Sam Edwards is a fourth-year student athlete completing his degree with honors in political theory and constitutional democracy, and international relations in James Madison College. Outside of the college, Sam plays football for Michigan State University as a linebacker. He earned his varsity letter in the 2022 season as well as his second consecutive academic All-Big Ten selection. Sam was awarded the MSU Football Scholar-Athlete Award at the annual Spartan Academic Excellence Gala in the spring of 2023 and was named one of the PNC Achievers Student-Athletes of the Month in February 2023. He is also a two-time Big Ten Distinguished Scholar and a member of the Student Athlete Advisory Committee.
As the end of high school neared, I had trouble discerning my next best step. With varied interests and prospects, I was torn about where to pursue my academic and athletic careers. I wanted to be sure that I was getting the best development on the field while maintaining a rigorous and challenging academic regimen. That is when I discovered James Madison College, and the curriculum it had to offer. With a little further research and thought, I had my mind made up: I would play football at MSU and major in political theory and constitutional democracy at JMC, a rare combination.
After a bumpy, COVID-welcome to college football and a college course load, I quickly came to understand and appreciate that I was benefiting from the absolute best Michigan State has to offer on the field and in the classroom. A tough fall semester was followed by a much-improved spring, as I was able to enroll in one of the few in-person classes offered by the entire university. Professor Ben Lorch’s political leadership course felt like my first real look at the depth of discussion I could expect from the PTCD major.
Coming from an upbringing of faith, firm morals and twelve years of Catholic school, I had garnered an appreciation for the intellectual tradition of the ancients and their pre-modern counterparts. I was curious how exactly my inclinations would be met, and how material would be taught at a major state university. I couldn’t have been happier, however, with my experience in classes such as Professor Tobin Craig’s MC 270.
The rich classical tradition of Plato’s Republic and Aristotle’s Politics were taught for what they are, unaccompanied by some modern critical assessment — the way they were intended to be taught. This trend continued as my experiences with other professors such as Professor Guido Parietti in his Constitutionalism and Democracy class and now retired Professor Louis Hunt’s MC 370 class were also exceptional.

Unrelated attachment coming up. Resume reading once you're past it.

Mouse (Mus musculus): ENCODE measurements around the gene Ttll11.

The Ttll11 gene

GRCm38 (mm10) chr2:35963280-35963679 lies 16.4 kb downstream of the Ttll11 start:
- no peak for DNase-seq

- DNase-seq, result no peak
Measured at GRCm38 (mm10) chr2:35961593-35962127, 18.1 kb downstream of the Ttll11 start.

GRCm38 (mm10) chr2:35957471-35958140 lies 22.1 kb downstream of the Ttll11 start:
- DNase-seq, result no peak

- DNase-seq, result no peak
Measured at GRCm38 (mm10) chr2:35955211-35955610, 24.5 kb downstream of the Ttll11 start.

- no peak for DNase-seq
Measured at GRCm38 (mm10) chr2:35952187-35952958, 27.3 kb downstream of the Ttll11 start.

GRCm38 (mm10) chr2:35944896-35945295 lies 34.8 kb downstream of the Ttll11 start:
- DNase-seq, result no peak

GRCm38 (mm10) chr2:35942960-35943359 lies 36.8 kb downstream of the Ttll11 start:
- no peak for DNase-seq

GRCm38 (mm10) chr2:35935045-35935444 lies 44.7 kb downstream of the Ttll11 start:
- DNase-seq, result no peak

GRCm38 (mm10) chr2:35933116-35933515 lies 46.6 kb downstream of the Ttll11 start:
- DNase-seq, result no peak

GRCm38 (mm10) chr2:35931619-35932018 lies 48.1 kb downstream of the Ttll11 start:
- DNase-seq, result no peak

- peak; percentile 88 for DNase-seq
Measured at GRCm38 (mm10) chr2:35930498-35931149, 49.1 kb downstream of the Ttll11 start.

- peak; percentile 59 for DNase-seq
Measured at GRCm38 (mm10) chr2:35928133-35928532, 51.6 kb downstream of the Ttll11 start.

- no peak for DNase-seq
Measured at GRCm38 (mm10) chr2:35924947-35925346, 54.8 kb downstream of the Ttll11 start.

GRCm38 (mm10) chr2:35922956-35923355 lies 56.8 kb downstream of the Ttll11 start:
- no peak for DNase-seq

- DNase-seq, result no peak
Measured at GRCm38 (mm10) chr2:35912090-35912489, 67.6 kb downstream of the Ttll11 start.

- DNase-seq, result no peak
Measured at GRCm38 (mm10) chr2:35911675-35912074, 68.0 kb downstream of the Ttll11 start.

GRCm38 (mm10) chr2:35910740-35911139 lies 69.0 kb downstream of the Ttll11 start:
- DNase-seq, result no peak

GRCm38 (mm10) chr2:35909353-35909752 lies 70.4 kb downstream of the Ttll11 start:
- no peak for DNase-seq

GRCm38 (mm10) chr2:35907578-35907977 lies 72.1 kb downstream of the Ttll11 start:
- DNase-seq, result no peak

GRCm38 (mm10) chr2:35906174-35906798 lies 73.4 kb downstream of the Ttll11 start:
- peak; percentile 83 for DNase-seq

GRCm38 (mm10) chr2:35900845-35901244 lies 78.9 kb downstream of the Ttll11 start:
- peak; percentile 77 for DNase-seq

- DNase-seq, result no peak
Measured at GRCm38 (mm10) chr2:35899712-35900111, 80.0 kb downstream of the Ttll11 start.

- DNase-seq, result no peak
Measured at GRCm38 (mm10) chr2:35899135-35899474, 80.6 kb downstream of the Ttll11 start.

On the international relations side, Professor Zierler gave me the full picture of international relations theory in MC 220, presenting all of the possible ways to understand political dynamics around the globe. The classroom environment has always been welcoming of all voices, and I am fortunate to have learned alongside my professors and classmates — my convictions strengthened on many issues while also appreciating various perspectives on a number of topics.
A great deal of this growth can be attributed to shared adversity with my teammates, and shared viewpoints by my classmates.
Throughout my time as a JMC student, I have appreciated how students are encouraged to take their education into their own hands. PTCD boasts a reading list that rivals any similar program, and I have been fortunate to work my way through the canon of political theory alongside truly brilliant faculty. The international relations curriculum has refined my research skills, as knowledgeable professors have helped demonstrate the different ways one can view the world, and the dynamics of international politics.
Regarding my further development as a young man and gaining a true appreciation for different perspectives and experiences, I need look no further than the locker room I walk through every day. The diversity that exists among my fellow teammates is vast. Whether I am on the field or in the weight room, I am part of a brotherhood comprised of people from all different parts of the country, who come from a range of socioeconomic backgrounds who represent different races and practice different religions. We come from a range of lived experiences and, still, we share a common goal.
A majority of my time at Michigan State has been spent on either side of Chestnut Rd. and, in such a small pocket of campus, I have been exposed to an entire world of ideas, perspectives, and voices — all of which have helped me grow as a person and I am beyond grateful.
This story originally appeared on the James Madison College website.